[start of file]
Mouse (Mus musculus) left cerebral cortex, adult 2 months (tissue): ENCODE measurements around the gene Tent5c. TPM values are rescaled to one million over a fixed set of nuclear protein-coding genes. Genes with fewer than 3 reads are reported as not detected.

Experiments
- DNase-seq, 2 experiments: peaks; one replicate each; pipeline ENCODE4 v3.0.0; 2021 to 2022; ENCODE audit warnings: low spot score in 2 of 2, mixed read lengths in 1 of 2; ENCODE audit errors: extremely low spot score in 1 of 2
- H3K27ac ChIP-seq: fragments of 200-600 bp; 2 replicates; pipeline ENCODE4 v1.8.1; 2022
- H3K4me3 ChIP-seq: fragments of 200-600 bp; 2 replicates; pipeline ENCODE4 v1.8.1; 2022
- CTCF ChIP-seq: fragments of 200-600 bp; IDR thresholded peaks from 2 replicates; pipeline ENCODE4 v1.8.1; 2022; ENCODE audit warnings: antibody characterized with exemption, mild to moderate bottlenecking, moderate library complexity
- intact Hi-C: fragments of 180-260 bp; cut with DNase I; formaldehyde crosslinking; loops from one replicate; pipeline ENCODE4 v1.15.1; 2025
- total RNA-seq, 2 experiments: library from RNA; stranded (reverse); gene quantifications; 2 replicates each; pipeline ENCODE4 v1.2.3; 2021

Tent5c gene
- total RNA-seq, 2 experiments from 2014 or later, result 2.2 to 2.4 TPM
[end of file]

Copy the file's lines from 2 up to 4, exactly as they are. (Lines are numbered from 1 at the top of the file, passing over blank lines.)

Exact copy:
Experiments
- DNase-seq, 2 experiments: peaks; one replicate each; pipeline ENCODE4 v3.0.0; 2021 to 2022; ENCODE audit warnings: low spot score in 2 of 2, mixed read lengths in 1 of 2; ENCODE audit errors: extremely low spot score in 1 of 2
- H3K27ac ChIP-seq: fragments of 200-600 bp; 2 replicates; pipeline ENCODE4 v1.8.1; 2022